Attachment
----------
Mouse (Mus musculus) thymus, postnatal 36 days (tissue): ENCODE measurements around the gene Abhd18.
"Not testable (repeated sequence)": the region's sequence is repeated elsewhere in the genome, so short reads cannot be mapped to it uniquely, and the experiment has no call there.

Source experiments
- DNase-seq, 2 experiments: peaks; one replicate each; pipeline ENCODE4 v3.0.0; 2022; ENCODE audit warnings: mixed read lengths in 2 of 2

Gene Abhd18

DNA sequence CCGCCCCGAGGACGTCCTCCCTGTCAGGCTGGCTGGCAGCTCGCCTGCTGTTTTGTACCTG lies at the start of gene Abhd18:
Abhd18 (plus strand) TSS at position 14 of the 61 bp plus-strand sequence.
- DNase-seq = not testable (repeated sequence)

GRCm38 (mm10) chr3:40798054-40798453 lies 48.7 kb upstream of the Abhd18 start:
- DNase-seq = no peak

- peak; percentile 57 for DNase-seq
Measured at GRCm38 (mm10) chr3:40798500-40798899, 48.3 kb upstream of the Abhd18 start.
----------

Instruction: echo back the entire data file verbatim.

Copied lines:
Mouse (Mus musculus) thymus, postnatal 36 days (tissue): ENCODE measurements around the gene Abhd18.
"Not testable (repeated sequence)": the region's sequence is repeated elsewhere in the genome, so short reads cannot be mapped to it uniquely, and the experiment has no call there.

Source experiments
- DNase-seq, 2 experiments: peaks; one replicate each; pipeline ENCODE4 v3.0.0; 2022; ENCODE audit warnings: mixed read lengths in 2 of 2

Gene Abhd18

DNA sequence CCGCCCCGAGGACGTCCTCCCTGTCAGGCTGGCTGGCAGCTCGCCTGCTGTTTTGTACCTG lies at the start of gene Abhd18:
Abhd18 (plus strand) TSS at position 14 of the 61 bp plus-strand sequence.
- DNase-seq = not testable (repeated sequence)

GRCm38 (mm10) chr3:40798054-40798453 lies 48.7 kb upstream of the Abhd18 start:
- DNase-seq = no peak

- peak; percentile 57 for DNase-seq
Measured at GRCm38 (mm10) chr3:40798500-40798899, 48.3 kb upstream of the Abhd18 start.